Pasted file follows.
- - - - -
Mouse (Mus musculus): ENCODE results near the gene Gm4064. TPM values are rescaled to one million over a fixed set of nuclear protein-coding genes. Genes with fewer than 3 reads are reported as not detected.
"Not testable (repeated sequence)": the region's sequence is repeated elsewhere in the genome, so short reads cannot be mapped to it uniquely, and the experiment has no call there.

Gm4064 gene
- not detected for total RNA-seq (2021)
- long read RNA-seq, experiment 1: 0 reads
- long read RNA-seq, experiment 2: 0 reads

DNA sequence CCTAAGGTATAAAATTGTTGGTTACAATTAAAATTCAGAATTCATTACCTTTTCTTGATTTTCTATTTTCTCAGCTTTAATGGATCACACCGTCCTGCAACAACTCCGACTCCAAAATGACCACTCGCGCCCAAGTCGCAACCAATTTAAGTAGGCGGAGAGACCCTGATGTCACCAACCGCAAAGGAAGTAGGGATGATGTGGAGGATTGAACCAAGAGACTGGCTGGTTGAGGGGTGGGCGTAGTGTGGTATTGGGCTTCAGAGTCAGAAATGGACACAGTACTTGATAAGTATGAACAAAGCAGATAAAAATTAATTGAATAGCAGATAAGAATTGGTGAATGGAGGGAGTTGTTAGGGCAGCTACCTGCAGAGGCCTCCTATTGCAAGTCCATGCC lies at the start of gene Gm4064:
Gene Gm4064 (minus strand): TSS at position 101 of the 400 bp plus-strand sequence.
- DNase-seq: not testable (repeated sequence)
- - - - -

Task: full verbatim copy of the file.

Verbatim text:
Mouse (Mus musculus): ENCODE results near the gene Gm4064. TPM values are rescaled to one million over a fixed set of nuclear protein-coding genes. Genes with fewer than 3 reads are reported as not detected.
"Not testable (repeated sequence)": the region's sequence is repeated elsewhere in the genome, so short reads cannot be mapped to it uniquely, and the experiment has no call there.

Gm4064 gene
- not detected for total RNA-seq (2021)
- long read RNA-seq, experiment 1: 0 reads
- long read RNA-seq, experiment 2: 0 reads

DNA sequence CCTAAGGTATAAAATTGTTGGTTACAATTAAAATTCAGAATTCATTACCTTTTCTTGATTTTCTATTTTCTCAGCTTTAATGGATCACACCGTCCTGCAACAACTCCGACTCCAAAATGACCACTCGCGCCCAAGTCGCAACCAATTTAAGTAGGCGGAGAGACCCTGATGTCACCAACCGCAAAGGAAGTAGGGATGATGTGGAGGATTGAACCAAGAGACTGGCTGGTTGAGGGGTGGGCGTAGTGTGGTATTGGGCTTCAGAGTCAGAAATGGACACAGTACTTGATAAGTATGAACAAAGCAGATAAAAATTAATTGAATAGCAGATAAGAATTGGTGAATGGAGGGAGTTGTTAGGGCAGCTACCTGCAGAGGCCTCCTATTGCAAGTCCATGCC lies at the start of gene Gm4064:
Gene Gm4064 (minus strand): TSS at position 101 of the 400 bp plus-strand sequence.
- DNase-seq: not testable (repeated sequence)